Wednesday, March 30, 2016

CD Review: New Releases Arriving From Marcus Singletary, Daniel Hutchens, Richard Lynch, Michael Kroll, Animalia & Gillian Nicola

The musical chameleon known as Marcus Singletary returns with his most politically charged album to date, "Subversive Blues." The new ten-song release begins with the sound of arguments that will have you drawing your own conclusions as to what is being said and recorded. The short synthesizer instrumental "Astronaut's Daughter" and voice affects experiment "Bonnie Wright" has you wondering which direction this album is headed, but the back-porch blues of "That's The Way It Is" showcases Marcus' pure talents. He expands his sound with the atmospheric tones of "Blessing Of The Guru" and the work-day chant of "My Slave Life." The album finishes with his return to the confrontation of "Dead Cops And Starfighters" as a political rally turns into a great musical instrumental that leads into the soundscape of "The Hero Returns Home." To find out more about Marcus Singletary and his latest release "Subversive Blues," please visit

Singer/songwriter Daniel Hutchens will be releasing his new solo album, "The Beautiful Vicious Cycle Of Life" on April 22nd. He is best known for his work in the rock band Bloodkin, as well as appearing with Lou Reed, Gov't Mule, Drive-By Truckers and Widespread Panic. The album was produced by Panic's Dave Schools and engineered by David Barbe of Drive-By Truckers fame. The new eleven-song release begins with the up-tempo, roots rocker "Jack Nicholson Grin" and continues with the acoustic blues of "American Country," which fully shows Daniel songwriting potential. He brings in the big guitars for "The Beautiful Vicious Cycle Of Life," then heads over to the country pop of "Pretty Girls In Summer Dresses," but its the laid-back acoustic setting of "Wings And A Walking Cane" that perfectly fits Daniel style. The album finishes with the guitar rocker "Epitaph Town" and the seventies, folk-style of "All Golden Traces." To find out more about Daniel Hutchens and his latest release "The Beautiful Vicious Cycle Of Life," please visit

American country artist Richard Lynch recently released his latest album "A Better Place." It features a dozen songs filled with that classic honky-tonk country sound. Beginning with "Daddy's Radio," Lynch's vocals bring back that good ol' southern charm that is missing from today's country radio singles. He continues with the waltz of "New Beginnings And Old Honky Tonks" and "It's All In My Head," before picking the tempo back up with the rocker "She's Got Me Drinkin' Again" with help from fellow country artist Billy Yates. Lynch keeps the energy on high with the toe-tappin', two-steppin' sound of ""Look Out Below," then slows down the pace for the new cowboy ballad "You're Why God Made Oklahoma." The album closes with Lynch bringing back the fun of "I Like My Music Country" and the soft-hearted emotional sway of "A Better Place." To find out more about Richard Lynch and his latest release "A Better Place," please visit his Facebook page at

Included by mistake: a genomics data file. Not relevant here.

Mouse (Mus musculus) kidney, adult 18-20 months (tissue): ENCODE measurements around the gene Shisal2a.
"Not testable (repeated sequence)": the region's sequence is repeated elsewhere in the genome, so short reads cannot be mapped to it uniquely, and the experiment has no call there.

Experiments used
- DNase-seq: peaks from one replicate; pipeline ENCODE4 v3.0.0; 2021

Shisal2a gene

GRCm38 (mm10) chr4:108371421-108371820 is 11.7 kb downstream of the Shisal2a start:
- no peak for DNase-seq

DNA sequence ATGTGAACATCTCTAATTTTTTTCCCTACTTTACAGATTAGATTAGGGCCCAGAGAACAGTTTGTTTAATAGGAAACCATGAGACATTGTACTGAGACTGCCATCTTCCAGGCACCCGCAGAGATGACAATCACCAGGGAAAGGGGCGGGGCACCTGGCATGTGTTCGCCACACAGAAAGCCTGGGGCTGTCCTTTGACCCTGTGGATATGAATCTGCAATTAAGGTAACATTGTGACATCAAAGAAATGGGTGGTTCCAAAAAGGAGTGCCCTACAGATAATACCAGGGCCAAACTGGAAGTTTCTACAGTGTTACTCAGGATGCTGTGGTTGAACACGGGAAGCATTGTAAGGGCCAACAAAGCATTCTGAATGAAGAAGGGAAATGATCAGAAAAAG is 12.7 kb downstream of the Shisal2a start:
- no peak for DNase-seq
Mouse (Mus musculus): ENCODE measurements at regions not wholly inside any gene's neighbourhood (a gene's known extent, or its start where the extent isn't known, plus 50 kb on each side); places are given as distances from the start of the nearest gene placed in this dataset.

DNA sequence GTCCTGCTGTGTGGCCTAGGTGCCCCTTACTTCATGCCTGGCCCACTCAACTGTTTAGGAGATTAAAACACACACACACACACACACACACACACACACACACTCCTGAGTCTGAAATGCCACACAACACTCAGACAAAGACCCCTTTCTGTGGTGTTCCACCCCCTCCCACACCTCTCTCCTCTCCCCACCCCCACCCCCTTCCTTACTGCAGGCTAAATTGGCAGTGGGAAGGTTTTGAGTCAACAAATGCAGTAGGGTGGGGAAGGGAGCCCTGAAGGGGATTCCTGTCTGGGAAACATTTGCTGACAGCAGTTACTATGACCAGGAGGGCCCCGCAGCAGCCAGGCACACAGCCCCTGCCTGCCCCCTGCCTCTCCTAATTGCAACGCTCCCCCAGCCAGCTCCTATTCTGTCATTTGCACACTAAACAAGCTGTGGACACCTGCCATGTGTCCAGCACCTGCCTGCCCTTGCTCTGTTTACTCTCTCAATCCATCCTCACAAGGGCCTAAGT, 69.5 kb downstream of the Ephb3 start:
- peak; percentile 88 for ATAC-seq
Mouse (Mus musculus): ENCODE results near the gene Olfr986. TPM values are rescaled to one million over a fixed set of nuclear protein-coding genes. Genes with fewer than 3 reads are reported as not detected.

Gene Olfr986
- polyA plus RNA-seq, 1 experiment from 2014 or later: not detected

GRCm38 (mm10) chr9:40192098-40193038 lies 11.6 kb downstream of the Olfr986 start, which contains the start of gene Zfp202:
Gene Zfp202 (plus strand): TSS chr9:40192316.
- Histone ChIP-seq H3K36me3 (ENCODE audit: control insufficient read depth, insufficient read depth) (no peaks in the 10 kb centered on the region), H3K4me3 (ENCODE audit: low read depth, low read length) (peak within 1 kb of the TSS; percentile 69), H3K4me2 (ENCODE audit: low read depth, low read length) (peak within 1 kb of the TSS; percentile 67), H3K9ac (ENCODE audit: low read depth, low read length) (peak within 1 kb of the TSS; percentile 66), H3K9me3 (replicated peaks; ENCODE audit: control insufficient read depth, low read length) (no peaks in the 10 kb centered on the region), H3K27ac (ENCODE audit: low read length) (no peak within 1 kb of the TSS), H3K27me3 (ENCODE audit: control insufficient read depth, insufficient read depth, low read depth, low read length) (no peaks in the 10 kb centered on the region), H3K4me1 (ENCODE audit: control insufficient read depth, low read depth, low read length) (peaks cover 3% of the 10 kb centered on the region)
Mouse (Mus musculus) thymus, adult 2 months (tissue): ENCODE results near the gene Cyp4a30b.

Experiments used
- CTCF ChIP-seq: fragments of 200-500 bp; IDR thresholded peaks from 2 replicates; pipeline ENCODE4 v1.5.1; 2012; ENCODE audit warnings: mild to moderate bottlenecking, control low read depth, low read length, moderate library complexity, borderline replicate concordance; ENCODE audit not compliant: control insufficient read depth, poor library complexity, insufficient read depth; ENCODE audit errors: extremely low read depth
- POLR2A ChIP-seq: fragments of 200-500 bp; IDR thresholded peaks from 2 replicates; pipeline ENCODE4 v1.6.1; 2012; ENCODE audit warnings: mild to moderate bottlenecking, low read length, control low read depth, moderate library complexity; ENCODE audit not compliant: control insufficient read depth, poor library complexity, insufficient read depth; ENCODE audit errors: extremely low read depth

Connecticut native Michael Kroll will be releasing his new album "Clamorous" on April 22nd and he will be leading up to that release with a trio of shows in New York, Bridgeport and New Haven. The new thirteen-song release begins with the classic roots, Americana feel of "Blue," before adding a funky bass line to "Soul Of A Summer." The slow sway of "Crush" showcases Kroll's bluesy side, while he injects some soul into the grooves of "Come Back" and " Allegiance." The folk-rock appeal of "The Light" sounds like a lost outtake from the Rolling Thunder Revue, while "John Henry" builds into a great, complete band performance. The album closes with the quiet, steady rhythm of "Back No More" and the inspirational shine of "Joyful." To find out more about Michael Kroll and his latest release "Clamorous," please visit

From Toronto, Canada comes the latest release from female pop artist Animalia titled "(dissonance)." It features eight, electro-pop tunes that has many addictive qualities, but may be a little too dark for modern pop radio. Beginning with the synth-fueled rhythm of "Little Earth," Animalia leads the way with her sweet, sultry vocals. She experiments with her sound a little further in "Against Nature," by not conforming to the normal pop song structure. She seems to get more intense in "Dead Weight," before slowing down for the piano ballad "Paradise." The album's first single, "Face On" keeps the beats in the background, which allows Animalia's vocals to be the star. The album closes with the soft, starkness of "Hurting" as Animalia pours her all into this performance. To find out more about Animalia and her latest release "(dissonance)," please visit her Facebook page at

Also from Canada comes the sophomore release from singer/songwriter Gillian Nicola titled "No Place To Call." It features a handful of songs that begins with the acoustic rock of "February" as you picture Gillian performing in a coffee-house in Greenwich Village. She picks up the tempo with the country-rock appeal of "Lose You" as her voice is powerful enough to demand your attention. The acoustic strumming of "Unconditionally" and the gentle approach of "Stay" should have Gillian Nicola on everyone's lips as a must-hear artist of 2016. To find out more about Gillian Nicola and her latest release "No Place To Call," please visit

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